Schoolzone blog: PP funding helps bright boys best

PP funding helps bright boys best
 
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24 Nov 2014


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Not "tongue twister of the day", but the findings of a Nuffield funded research project looking at the impact of pupil premium funding, which notes that the students helped most by PP funding are more able boys.

Odd, since the coalition's reasoning behind it is that it's meant to help those making least progress as a result of social disadvantage. Various previous reports have noted that white working class boys are the nation's under-achievers and some commentators have hypothesised that schools have targeted this group to address that fact, perhaps resulting in brighter boys now doing better. However, girls still out-perform boys nationally.

The research also shows that pupils from black, Indian, Pakistani or Bangladeshi origin who were achieving low test results at the end of primary school were deriving more benefit from money spent in schools than white British or mixed race pupils with similar low test results. This is perhaps simply restating the fact that white boys tend to do worse overall.

The link between free school meals and student performance has always been somewhat dubious, but the idea of extra funding for disadvantaged children is generally approved of. However, there are varous examples of where pupil premium funding appears not to be achieving its aims.

When it came to power, one of the Government’s key priorities was to introduce pupil premium "to support disadvantaged pupils, who continue to underachieve compared with their peers". Funding for the premium, which was introduced in September 2011, comes from outside the schools budget to support disadvantaged pupils from Reception to Year 11. Schools decide how best to use the premium to support the attainment of disadvantaged pupils.

Schools have interpreted this in a range of ways, but the general pattern seems to be that they spend it on prety much the same things as they spend the rest of their funding on. It seems likely that schools are largely ignoring the direct link between funding and the pupils it's intended for, but it may well be that schools are giving these pupils additional attention, even if the funding link is somewhat lost.

One of the key means of supporting lower performing students has, for some years now, been to use teaching assistants, even though the evidence suggests that they are poor value for money in this regard, at an average cost of £18,000 per year to achieve an additional month's progress.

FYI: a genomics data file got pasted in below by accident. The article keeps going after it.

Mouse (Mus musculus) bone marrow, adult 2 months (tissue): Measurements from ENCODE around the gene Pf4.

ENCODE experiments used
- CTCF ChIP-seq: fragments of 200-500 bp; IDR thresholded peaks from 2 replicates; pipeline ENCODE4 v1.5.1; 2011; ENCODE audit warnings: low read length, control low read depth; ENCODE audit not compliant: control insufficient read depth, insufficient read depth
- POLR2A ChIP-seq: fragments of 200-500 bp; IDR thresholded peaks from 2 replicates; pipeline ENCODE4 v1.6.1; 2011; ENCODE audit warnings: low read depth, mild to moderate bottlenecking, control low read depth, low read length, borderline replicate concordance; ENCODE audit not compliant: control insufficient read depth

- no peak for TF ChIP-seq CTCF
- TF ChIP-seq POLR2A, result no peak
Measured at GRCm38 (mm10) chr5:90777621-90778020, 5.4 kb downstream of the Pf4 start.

However, the Nuffield study suggests that spending on teaching assistants helps disadvantaged pupils to succeed - it says: “these staff are used to support pupils who have been singled out for extra help, leaving teachers to deal with the rest of the class.” Not a ringing endorsement and it may be that TAs are singling out (white) boys for help more than anyone else.

We've lamented the weaknesses in pupil premium funding policy previously in these posts - chiefly because there isn't enough pressure on schools to use it for the intended end and because lower performing pupils are the ones who need extra help, not necessarily those on free school meals (at some point in the past six years).

A new, fair funding model is what's needed, not endless policies that are intended to show that politicians have a social conscience, but successive governments, including the current one, have promised this and then failed to deliver. The most recent DfE consultation "confirmed there is an overwhelming view that the current school funding system is unfair" and goes on to say "we intend to implement a national funding formula when the government has set spending plans over a longer period of time, allowing us to give schools and local authorities more certainty about how the formula will affect them over a number of years. We agree that this is a vital next step".

So, while the intention remains the action is still awaited...

 

 

 

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